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2 estate planning mistakes that undermine a will’s validity

Estate planning is often a complicated process that requires an individual to review their finances and think deeply about their closest relationships. For many testators, a will is the only document that they create. It is the primary instrument that serves to protect their loved ones and establish their legacy after they die.

Many adults in New York have wills and simply trust that these documents will fulfill their purpose after they pass away. However, some testators make mistakes that undermine their intended legacy and ultimately cause probate challenges for their loved ones. These are two common mistakes that people make while drafting a will for their estate plans.

They create a digital will or don’t have witnesses

It is surprisingly common for people to assume that they can just put together an electronic document on their own, save it on their computer or to an external storage device and then expect the courts to acknowledge the document during probate proceedings. However, New York law is very clear about the requirements for wills. In most cases, the bare minimum necessary to create a valid will includes having two witnesses present at the time of the document signing. Unwitnessed wills are vulnerable to challenge and may not hold up in probate court.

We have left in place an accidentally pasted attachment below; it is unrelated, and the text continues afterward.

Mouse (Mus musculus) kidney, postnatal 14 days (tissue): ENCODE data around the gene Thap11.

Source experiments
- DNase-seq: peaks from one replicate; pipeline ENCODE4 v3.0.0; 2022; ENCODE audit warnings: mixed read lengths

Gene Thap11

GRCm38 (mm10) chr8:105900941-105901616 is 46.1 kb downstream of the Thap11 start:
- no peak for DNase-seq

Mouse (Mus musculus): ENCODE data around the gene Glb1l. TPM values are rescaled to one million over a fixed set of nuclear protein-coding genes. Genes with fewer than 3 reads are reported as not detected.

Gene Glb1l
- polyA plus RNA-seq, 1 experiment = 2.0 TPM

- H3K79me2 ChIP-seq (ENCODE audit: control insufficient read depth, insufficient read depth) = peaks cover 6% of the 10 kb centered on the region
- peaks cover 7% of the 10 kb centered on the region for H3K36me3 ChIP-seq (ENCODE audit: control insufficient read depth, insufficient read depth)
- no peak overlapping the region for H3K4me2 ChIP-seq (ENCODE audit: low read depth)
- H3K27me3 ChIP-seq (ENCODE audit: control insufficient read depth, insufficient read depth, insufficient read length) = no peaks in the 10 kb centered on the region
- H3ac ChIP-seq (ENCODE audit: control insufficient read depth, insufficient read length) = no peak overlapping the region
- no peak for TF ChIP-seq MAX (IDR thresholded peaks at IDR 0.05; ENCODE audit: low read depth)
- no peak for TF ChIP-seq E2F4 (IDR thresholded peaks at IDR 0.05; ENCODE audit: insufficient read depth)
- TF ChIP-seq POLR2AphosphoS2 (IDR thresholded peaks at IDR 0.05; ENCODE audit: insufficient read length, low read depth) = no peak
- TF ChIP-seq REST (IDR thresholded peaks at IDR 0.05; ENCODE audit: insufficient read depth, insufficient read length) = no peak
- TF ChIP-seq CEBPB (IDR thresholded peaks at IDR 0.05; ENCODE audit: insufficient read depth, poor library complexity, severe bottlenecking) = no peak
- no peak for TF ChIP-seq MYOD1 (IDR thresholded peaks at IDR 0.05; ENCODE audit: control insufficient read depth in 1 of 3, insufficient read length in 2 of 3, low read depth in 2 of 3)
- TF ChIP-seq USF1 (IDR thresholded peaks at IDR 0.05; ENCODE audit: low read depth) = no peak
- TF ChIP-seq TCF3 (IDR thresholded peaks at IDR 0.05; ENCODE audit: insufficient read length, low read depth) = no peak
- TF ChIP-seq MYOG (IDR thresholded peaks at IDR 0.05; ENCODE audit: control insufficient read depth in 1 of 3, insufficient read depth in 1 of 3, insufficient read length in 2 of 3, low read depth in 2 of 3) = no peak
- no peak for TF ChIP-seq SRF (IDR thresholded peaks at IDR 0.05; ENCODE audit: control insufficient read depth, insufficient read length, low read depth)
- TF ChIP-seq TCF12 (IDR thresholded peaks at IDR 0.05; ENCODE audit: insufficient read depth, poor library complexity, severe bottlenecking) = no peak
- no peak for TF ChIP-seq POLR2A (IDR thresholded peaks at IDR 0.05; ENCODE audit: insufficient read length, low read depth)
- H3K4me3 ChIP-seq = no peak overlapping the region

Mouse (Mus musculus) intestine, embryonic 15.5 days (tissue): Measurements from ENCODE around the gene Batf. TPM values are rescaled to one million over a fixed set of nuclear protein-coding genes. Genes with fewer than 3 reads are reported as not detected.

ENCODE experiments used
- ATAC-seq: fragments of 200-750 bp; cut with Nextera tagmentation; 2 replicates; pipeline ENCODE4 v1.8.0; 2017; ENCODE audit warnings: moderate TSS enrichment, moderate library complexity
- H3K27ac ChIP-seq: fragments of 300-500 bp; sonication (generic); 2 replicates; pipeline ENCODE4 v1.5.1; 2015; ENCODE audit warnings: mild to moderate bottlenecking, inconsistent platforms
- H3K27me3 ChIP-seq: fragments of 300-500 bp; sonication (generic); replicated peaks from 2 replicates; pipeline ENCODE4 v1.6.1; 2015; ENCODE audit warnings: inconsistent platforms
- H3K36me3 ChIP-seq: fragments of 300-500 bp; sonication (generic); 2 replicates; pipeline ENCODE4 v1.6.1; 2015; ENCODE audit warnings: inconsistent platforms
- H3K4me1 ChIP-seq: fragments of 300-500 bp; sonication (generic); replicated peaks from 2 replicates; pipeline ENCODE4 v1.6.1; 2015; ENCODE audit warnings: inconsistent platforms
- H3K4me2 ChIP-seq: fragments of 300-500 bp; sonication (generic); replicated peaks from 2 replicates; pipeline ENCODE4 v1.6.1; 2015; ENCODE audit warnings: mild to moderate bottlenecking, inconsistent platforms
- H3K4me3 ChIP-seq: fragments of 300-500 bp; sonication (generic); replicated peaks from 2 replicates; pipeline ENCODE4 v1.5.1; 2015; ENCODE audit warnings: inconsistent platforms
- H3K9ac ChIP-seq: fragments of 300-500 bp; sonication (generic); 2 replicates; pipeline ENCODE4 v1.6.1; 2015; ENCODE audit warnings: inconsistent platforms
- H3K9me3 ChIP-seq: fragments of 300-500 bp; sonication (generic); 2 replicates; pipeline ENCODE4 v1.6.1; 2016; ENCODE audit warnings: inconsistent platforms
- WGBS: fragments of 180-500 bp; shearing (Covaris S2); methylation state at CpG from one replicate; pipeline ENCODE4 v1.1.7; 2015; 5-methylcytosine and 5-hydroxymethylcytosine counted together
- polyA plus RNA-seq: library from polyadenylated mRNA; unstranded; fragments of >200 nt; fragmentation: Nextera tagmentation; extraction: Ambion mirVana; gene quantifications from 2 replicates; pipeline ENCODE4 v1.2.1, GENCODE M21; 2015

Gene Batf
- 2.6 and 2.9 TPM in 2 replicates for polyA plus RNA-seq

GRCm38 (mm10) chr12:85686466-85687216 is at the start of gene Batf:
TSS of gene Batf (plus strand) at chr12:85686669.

They wait too long to draft documents

Many people don’t embrace the concept of estate planning until they start to be aware of their own mortality, which often occurs as they approach or pass retirement age. When people wait until the 11th hour to put together a will, they may put themselves in a situation where others will question whether they still have the testamentary capacity to draft legally binding documents. If family members can question someone’s testamentary capacity or if there is reason to believe that a late-in-life will is the result of someone exerting undue influence on the testator, the New York probate courts may choose not to uphold the document and might rule in favor of someone who contests the will.

Understanding the common mistakes that people make that can lead to the invalidation of wills may help those hoping to create enforceable estate planning documents to avoid those missteps. Seeking legal guidance proactively can help to provide additional clarity.

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